Scoop: Washington state to jump on early primary bandwagon
Washington is joining a series of states angling to jump ahead in the Democratic presidential primary calendar and dethrone Iowa and New Hampshire from their first-in-the-nation perch, Axios has learned.
Why it matters: Democrats are considering ways to make their nominating process more diverse and representative of the country. The Democratic National Committee's Rules and Bylaws Committee triggered the jockeying last week by voting to let states apply to hold an early primary.
- The process will move fast: States have just two months to draft formal applications and presentations for a DNC panel to consider.
- The full DNC is scheduled to vote in August.
State of play: Several states have well-publicized plans to apply to hold one of up to five early primaries. They include New Jersey, Nebraska and Michigan.
- Tina Podlodowski, chair of the Washington State Democratic Party, told Axios it plans to apply. She cited her state's "broad diversity" that "mirrors the Democratic Party," as well as its all-mail voting system.
- Minnesota is "planning on putting in a bid" as well, state Democratic Party chair Ken Martin told Axios.
- Party officials in Texas, Colorado, Georgia, New Mexico, Arizona, Alabama and Utah told Axios they're considering bids, too.
- "We are always looking for ways to highlight the great state of Georgia and will be following this new development closely," Rep. Nikema Williams, the Georgia Democratic Party chair, told Axios in a statement.
- Three current early primary states — Iowa, New Hampshire and South Carolina — are fighting to keep their spots, while Nevada is angling to move up to first.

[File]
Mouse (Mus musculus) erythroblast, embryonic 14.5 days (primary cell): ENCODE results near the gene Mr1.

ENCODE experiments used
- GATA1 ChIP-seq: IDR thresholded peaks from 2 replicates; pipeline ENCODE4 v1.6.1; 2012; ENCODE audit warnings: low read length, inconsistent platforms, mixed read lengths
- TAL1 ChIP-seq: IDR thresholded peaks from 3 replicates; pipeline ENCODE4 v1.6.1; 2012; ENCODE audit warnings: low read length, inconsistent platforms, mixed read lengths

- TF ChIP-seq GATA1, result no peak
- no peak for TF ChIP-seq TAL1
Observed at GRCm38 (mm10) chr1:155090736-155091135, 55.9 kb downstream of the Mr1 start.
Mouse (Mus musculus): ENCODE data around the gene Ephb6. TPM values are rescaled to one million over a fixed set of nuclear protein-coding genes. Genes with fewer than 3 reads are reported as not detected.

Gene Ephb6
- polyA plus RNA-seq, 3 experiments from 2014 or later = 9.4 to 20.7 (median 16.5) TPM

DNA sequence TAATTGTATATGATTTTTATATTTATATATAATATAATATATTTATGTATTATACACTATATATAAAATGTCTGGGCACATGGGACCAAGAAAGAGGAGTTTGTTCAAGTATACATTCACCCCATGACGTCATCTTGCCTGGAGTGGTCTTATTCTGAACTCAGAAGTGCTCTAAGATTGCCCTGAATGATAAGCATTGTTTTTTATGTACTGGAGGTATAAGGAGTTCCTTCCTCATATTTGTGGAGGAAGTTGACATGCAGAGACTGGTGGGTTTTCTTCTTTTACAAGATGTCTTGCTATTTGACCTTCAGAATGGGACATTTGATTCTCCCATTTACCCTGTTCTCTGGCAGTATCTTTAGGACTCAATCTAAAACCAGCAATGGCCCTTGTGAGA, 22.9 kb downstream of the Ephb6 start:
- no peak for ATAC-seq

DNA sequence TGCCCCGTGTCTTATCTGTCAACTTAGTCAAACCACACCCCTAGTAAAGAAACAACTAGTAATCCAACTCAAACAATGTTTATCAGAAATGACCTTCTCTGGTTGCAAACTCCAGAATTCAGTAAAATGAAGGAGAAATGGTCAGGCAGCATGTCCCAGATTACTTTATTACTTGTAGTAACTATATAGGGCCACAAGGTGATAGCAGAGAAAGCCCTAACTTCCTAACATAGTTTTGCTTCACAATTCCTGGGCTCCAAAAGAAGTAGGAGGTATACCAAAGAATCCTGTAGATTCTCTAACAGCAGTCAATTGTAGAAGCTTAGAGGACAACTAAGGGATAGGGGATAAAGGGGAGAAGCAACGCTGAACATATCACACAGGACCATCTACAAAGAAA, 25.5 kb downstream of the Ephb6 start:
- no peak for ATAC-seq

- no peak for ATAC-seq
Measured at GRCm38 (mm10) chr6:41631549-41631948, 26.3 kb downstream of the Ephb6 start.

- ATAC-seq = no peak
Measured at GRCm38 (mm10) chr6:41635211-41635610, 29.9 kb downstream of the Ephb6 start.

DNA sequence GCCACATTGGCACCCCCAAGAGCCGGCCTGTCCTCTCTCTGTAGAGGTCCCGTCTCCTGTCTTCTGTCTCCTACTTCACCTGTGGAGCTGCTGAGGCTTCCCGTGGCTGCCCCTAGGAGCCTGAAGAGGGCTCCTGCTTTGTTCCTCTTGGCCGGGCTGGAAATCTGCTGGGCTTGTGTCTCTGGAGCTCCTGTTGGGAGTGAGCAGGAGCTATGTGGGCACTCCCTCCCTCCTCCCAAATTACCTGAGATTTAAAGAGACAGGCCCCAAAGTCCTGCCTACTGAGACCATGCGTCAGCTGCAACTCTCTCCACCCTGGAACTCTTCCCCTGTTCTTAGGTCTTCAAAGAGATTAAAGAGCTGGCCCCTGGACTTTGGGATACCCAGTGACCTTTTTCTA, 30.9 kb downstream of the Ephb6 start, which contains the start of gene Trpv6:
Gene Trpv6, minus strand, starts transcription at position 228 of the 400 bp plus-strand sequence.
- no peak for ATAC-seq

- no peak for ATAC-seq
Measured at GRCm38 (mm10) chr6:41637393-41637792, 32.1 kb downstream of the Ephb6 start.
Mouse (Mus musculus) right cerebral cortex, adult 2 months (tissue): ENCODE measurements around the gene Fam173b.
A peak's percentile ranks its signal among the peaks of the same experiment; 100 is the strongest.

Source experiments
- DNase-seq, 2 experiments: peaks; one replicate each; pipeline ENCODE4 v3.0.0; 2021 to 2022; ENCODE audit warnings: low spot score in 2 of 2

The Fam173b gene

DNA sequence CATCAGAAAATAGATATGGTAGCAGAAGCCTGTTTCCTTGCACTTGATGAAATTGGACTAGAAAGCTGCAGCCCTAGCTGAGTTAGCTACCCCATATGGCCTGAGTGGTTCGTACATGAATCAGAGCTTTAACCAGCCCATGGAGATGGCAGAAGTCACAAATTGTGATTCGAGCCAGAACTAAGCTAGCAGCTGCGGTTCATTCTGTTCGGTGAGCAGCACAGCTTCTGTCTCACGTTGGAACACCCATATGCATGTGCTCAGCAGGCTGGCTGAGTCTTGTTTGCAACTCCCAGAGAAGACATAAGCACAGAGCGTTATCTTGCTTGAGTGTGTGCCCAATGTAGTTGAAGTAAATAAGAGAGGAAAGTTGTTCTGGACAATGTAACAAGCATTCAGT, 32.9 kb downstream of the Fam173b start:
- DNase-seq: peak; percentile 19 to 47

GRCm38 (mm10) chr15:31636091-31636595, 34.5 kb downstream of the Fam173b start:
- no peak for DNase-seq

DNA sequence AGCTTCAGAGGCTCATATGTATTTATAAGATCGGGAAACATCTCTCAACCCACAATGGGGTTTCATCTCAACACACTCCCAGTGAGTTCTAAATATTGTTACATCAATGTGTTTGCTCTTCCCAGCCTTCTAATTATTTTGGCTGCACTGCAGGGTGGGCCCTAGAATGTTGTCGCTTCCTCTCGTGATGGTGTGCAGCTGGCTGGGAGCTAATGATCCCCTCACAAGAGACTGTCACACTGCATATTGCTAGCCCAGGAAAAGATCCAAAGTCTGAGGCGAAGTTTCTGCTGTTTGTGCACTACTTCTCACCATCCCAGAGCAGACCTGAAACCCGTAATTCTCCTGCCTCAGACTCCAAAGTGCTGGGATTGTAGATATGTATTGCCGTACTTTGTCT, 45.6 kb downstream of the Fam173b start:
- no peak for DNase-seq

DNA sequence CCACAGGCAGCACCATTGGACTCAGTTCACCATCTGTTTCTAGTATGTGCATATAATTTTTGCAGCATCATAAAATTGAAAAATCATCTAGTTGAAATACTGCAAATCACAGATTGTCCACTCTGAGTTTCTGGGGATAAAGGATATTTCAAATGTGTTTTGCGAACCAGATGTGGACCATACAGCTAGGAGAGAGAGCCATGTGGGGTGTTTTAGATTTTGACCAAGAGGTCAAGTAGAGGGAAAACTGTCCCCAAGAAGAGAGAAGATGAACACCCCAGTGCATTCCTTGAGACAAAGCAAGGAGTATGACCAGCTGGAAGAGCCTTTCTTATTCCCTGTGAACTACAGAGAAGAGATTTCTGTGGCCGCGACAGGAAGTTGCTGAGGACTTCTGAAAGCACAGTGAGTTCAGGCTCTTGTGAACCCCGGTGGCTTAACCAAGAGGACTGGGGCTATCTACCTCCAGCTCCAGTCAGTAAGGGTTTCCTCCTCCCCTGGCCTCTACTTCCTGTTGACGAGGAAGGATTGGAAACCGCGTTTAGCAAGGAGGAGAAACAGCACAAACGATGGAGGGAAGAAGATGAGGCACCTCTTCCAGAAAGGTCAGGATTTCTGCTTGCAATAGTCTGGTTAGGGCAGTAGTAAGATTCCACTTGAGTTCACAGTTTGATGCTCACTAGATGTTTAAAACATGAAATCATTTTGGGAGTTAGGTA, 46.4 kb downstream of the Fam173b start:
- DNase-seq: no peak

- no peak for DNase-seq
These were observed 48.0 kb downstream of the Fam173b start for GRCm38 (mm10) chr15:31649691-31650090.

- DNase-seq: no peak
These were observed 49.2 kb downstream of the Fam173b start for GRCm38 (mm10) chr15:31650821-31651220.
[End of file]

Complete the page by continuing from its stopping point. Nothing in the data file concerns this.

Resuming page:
What they're saying: Nevada DNC member Artie Blanco said her state has a "realistic" shot at leapfrogging New Hampshire.
- Its diversity "provides presidential candidates the ability to prove they can put together the broad coalition needed to win the general election."
- Diversity is also driving other decisions: some states are ruling out bids because of a lack of it.
- “Wyoming has a very homogeneous population," said state party spokesperson Nina Herbert. "We feel it’s the right thing to do to allow states whose populations are more representative of the country as a whole have that first opportunity.”
Between the lines: Democrats hope to create a primary calendar that gives some priority to states more closely reflecting the national electorate — racially, economically and geographically.
- They also want states that are competitive in the general election and have the financial and logistical capacity to hold early primaries.
- But many state parties in purple and red states are having to navigate the fact their Republican-controlled legislatures or state officials have the final say.
- Others worry an early primary could give prospective Republican presidential contenders an added incentive to stump for candidates in their states and supercharge voter enthusiasm ahead of the midterms.
The Midwest is the region to watch. Iowa’s use of a caucus system, lack of diversity and drift from purple to red-tinted state make it a prime target.
- "The real question is which state, or states, from the Midwest will be part of that early window," said Martin. He added that Minnesota has a "long list" of assets, including its diversity, high voter turnout and well-run elections.
- Rep. Debbie Dingell (D-Mich.) told Axios her state's diversity is central to its pitch. In Iowa and New Hampshire, she said, candidates are "not talking to a diverse audience. They're not talking about issues that are going to matter in the general election."
- Nebraska Democratic Party Chair Jane Kleeb said her state is positioning as an Iowa alternative, because "a small [agriculture]-based state has to be in the first five," and it's "the perfect choice because we have an electoral [vote] at play."